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DUP leader Peter Robinson’s about-turn on Maze ‘a humiliating retreat’

By Noel McAdam

Peter Robinson’s leadership of the DUP was facing growing questions last night following his sudden U-turn on support for the Maze peace centre.

In a dramatic climbdown, the First Minister shifted from broad support for the controversial project to insisting it must be put on hold.

And as his party reeled from the volte-face, there were questions over whether Mr Robinson’s authority as leader is now in doubt.

The party yesterday circled the wagons around its leader, who has in any case signalled he might stand down when he is 65, which is next year.

But his turnaround on a pivotal project is likely to unsettle the more reforming wing of the party which Mr Robinson has come to represent — and consolidate the more traditional, hardline members.

Traditional Unionist Voice leader Jim Allister welcomed the change, but described it as “a monumental climbdown” and “seismic”.

“The logic of Mr Robinson's analysis of how Sinn Fein is still wedded to justifying terror leads to the obvious question of why he still sustains them in Government?” he asked. Patently, OFMDFM is and will be in disarray over the Maze, which, of course, typifies the paralysis and dysfunctionalism at the heart and top of this failed Government.”

And the DUP leader’s difficulties were also exploited by the more modernising element within unionism, the recently formed NI21.

Its leader Basil McCrea told the Belfast Telegraph: “The DUP is now a post-Robinson party. This is a humiliating retreat for him and the result will be a return to the old-style DUP, which he will be a prisoner of during the coming elections.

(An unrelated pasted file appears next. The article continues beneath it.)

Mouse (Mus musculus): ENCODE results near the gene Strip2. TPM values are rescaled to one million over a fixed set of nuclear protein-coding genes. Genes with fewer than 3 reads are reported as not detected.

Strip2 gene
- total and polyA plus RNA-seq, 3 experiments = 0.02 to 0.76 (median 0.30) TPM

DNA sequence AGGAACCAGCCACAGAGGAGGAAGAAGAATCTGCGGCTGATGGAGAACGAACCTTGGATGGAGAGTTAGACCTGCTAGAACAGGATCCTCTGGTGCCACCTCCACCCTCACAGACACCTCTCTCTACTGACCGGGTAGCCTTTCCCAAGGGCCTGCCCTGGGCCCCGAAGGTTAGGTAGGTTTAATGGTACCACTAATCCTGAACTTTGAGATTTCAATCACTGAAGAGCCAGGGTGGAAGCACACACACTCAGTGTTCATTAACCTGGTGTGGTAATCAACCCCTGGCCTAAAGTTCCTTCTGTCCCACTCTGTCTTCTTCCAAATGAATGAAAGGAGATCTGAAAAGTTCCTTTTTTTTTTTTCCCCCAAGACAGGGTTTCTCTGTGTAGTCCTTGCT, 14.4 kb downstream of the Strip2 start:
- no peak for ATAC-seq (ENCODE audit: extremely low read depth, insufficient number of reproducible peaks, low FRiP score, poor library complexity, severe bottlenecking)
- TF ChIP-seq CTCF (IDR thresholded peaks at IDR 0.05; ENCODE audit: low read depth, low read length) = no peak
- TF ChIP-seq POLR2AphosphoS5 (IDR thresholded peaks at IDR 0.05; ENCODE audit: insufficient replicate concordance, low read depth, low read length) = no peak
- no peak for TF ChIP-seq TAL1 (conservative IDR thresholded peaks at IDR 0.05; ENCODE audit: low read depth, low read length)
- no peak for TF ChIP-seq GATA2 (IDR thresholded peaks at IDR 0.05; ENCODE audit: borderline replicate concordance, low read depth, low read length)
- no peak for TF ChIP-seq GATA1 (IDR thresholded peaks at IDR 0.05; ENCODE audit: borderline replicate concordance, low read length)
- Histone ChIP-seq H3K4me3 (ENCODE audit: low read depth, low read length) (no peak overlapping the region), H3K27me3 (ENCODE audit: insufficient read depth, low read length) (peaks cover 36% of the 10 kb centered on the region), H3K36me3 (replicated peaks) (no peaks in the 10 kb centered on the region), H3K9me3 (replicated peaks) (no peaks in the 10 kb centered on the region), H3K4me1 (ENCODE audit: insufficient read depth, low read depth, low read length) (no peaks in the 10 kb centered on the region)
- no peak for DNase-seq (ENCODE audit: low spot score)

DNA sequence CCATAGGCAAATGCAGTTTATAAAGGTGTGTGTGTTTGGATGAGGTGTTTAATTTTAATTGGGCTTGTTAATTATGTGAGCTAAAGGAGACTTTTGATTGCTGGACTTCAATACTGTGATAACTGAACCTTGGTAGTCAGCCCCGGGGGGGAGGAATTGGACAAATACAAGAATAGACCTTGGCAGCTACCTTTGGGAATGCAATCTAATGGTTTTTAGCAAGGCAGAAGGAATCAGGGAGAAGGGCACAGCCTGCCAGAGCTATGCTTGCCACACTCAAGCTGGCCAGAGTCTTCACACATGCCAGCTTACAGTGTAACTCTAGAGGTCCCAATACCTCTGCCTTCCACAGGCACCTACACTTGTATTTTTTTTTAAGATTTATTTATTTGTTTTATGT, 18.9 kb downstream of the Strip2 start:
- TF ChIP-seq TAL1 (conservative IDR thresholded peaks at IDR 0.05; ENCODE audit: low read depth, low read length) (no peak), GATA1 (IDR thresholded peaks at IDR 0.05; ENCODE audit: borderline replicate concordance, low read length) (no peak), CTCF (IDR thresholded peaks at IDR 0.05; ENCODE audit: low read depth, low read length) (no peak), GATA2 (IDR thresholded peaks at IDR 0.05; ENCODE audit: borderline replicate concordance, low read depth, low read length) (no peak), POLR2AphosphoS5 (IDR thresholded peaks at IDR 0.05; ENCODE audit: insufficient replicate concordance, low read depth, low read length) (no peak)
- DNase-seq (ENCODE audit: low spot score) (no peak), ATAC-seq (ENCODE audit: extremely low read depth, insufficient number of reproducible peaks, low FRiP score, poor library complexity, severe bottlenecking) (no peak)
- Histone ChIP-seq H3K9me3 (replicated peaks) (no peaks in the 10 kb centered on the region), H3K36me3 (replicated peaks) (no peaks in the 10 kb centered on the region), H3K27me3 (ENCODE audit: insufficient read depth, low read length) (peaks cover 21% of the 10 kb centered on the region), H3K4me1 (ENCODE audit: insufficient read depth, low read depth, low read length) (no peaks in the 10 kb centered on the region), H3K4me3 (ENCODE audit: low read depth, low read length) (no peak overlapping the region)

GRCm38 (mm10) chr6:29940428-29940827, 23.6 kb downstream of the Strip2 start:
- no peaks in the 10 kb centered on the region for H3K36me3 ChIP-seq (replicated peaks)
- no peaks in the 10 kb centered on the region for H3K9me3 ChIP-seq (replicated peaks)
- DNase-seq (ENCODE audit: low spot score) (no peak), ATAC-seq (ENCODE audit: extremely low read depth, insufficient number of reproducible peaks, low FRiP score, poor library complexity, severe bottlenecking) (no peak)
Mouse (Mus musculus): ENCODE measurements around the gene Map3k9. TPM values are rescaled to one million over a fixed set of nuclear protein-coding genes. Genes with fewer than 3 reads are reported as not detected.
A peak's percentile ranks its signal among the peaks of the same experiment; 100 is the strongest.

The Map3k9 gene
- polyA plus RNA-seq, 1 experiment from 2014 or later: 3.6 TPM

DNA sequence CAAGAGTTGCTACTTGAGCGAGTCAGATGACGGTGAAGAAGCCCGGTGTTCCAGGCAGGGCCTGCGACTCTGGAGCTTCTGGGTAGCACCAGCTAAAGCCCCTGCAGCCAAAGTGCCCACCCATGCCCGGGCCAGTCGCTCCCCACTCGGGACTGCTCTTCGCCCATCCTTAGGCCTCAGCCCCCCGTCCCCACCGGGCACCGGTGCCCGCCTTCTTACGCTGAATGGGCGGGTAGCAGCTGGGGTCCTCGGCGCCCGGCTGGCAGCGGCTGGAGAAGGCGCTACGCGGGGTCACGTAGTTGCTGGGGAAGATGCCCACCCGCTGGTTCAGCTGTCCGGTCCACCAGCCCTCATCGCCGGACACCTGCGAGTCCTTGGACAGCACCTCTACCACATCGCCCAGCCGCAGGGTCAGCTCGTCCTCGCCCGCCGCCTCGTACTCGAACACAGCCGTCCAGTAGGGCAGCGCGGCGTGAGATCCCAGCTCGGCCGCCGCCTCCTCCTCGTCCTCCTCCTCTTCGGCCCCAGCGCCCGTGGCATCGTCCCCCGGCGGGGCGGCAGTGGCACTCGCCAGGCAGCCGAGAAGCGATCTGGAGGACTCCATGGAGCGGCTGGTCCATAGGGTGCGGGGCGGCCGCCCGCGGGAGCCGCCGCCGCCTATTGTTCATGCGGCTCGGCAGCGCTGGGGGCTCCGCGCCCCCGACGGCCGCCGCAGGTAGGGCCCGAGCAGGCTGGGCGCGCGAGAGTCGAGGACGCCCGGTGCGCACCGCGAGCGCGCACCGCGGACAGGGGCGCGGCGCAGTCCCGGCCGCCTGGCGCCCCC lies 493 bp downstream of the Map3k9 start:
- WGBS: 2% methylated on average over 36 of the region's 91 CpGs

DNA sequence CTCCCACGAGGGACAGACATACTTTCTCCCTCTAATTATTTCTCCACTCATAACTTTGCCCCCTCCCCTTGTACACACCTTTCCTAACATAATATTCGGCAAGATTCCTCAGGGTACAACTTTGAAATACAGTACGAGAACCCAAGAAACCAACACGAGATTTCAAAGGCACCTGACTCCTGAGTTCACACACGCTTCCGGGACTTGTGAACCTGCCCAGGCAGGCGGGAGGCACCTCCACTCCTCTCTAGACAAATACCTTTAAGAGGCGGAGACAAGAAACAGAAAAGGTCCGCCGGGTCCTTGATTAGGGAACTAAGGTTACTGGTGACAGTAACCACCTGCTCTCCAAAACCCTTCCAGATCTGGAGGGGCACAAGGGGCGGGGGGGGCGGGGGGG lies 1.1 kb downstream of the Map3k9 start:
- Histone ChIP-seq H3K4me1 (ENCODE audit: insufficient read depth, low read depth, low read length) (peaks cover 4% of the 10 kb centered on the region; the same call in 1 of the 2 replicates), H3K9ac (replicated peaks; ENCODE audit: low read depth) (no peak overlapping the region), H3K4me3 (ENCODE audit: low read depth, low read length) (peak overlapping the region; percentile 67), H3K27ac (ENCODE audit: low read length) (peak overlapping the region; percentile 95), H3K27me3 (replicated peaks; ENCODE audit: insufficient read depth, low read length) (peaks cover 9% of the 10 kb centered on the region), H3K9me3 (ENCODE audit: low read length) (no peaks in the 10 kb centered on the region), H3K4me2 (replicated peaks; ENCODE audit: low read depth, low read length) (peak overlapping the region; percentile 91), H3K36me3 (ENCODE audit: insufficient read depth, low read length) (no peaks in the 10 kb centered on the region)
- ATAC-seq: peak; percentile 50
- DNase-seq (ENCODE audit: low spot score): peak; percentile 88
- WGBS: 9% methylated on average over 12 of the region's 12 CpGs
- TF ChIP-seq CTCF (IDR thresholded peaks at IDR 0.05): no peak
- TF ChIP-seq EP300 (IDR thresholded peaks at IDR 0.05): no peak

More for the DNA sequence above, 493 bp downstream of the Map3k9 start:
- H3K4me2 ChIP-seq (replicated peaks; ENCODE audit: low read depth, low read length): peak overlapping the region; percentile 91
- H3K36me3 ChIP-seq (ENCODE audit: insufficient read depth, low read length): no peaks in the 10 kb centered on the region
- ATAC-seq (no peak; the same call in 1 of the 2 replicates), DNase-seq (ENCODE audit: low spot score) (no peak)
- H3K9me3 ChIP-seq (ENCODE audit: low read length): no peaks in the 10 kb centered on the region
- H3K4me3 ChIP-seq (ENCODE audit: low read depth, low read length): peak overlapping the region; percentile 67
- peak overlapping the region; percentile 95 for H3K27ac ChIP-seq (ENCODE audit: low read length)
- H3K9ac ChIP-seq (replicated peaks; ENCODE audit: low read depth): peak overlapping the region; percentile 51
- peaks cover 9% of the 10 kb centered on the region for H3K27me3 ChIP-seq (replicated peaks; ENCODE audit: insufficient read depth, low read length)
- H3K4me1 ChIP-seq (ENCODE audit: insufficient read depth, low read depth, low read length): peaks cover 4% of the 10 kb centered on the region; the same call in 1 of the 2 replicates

“Under almost anybody else, even Arlene Foster, the DUP will be a more right-wing party.

“He seems to have decided to go with the flow of the mounting anger which undoubtedly is in the unionist and loyalist community. The party has decided they cannot hold that, which has resulted in this seismic change.

“In these circumstances, Robinson may be looking for an exit strategy and could even signal as early as his party conference (in the autumn) that he is intending to go, and then make a valedictory speech.

“It has been clear for the last three months that people are positioning themselves in the party. Peter appeared to be trying to fix it for Arlene, but others like Sammy Wilson have been putting down markers with his commissioning of more Union Jack flagpoles on Government buildings.”

SDLP leader Alasdair McDonnell said the turnaround was another example of the DUP’s failure to provide real leadership.

“This U-turn on the Maze is very obviously influenced by a decision to play to the gallery of unionist extremism. It is evident that from America, Peter Robinson saw the loyalist mob violence in Belfast city centre at the weekend and decided that he would use the Maze site as a means of appeasing this minority,” he argued.

“It is clear that Peter Robinson also felt the pressure of the TUV leader Jim Allister and needed to appease him also.

“We are walking ourselves into a political crisis,” he added. Ulster Unionist Mike Nesbitt said: “The DUP are very good at blaming others for their own failings and that now extends to their massive U-turn on the Maze.”

Welcoming that Peter Robinson “has finally seen sense”, he said it was a “victory for innocent victims”.

The move was also welcomed by the Orange Order, whose members oppose the Maze plan.

Belfast Telegraph Digital


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